• Take your time to get the whole story: “Read the entire financing agreement. Don’t let anyone pressure you to sign it immediately. Watch out for prepayment penalties, binding arbitration clauses, and adjustable rates. The printed terms supersede all verbal statements,” advise experts at Auto.Loan.

 

Know the Benefits of Working With a Dealership

 Just because you‘re working with a dealership, doesn’t mean you have to buy new. Most dealerships also sell used cars, and the benefits of buying used with a dealer, rather than a private used seller are many. Here are a few to consider:

  • Dealerships often sell their used cars as “Certified Pre-Owned,” which means the vehicle is less likely to have problems thanks to a rigorous inspection process.
  • Dealers let you trade in your old car, which will reduce the amount of money you have to put down. If you don’t have a lot of money to give up front, this is a helpful option.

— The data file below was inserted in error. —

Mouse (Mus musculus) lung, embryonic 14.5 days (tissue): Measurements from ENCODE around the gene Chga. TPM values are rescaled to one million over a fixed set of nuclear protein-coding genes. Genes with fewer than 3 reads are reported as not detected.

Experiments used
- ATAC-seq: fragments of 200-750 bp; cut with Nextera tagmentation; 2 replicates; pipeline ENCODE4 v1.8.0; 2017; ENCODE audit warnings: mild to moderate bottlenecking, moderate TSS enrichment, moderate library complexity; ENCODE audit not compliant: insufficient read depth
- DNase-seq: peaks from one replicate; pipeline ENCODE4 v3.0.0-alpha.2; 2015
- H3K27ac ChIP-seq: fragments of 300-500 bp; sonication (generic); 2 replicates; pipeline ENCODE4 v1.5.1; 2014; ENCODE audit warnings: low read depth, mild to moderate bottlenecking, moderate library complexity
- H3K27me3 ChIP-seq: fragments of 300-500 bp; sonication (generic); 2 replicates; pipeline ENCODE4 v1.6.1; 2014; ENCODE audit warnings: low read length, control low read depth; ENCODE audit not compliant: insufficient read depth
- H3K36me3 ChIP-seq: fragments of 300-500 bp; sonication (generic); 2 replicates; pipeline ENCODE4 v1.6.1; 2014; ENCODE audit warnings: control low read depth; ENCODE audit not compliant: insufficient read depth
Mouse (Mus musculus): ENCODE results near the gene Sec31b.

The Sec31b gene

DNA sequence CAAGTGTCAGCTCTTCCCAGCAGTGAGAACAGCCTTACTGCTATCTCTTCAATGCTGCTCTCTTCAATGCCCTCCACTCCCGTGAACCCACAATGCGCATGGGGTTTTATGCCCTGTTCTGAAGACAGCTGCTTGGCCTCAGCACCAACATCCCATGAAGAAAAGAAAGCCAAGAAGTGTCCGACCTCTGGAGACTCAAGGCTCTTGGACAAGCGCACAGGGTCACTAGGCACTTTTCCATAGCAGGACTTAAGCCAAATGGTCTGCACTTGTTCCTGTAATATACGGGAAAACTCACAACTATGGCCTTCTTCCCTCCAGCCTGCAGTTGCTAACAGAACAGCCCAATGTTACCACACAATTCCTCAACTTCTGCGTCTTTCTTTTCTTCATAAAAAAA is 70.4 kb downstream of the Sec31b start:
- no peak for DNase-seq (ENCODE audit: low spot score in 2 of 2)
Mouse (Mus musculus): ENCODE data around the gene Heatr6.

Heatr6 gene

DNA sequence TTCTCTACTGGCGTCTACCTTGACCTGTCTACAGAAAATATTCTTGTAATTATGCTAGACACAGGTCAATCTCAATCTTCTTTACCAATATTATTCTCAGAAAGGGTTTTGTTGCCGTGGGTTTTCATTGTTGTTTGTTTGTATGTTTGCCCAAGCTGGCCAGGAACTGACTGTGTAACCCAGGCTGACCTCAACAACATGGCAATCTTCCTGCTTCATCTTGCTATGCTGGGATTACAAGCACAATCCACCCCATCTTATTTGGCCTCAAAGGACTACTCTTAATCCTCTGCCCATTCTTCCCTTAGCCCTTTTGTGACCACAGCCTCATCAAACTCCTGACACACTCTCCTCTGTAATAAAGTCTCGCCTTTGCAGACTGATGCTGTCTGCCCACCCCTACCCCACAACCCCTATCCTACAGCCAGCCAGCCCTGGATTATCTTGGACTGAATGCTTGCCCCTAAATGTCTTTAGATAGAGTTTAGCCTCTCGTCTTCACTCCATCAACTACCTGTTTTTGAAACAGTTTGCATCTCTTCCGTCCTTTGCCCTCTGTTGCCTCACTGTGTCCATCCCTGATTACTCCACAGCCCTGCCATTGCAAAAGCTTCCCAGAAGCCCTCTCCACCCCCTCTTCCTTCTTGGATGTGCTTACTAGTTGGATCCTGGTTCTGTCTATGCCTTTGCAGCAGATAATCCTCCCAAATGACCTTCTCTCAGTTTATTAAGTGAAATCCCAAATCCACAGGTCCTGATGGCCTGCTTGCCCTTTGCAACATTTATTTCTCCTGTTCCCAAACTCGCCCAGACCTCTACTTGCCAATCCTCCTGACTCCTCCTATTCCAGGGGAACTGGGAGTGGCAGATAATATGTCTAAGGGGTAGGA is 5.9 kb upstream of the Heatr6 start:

• Dealers are bound by state and federal laws that many private sellers are not required to follow, including implied warranty. Most private sellers don’t offer a warranty, and if they do, it’s likely minimal compared to a dealership option. (Get more information about warranties from the Federal Trade Commission)
  • The dealership handles all of the paperwork. With a private seller, you share the responsibility of handling bill of sale, transfer of registration and title, and tax paperwork.

 

With all of that being said, working with a private seller isn’t automatically a bad idea. It may simply require that you do more research to find a reputable seller.

Buying a new car is exciting. Don’t get wrapped up in the thrill of it all and forget to do your due diligence. Keep these details in mind as you start the car buying process to make sure you get a fair and valuable deal.

This post was contributed to GradGuard by Jessica Thiefels

Jessica Thiefels has been writing for more than 10 years and is currently a full-time writer. She’s written for Reader’s Digest, Lifehack, SoFi and more.Follow her on Twitter, Facebook and Instagram for health articles, new workouts and more.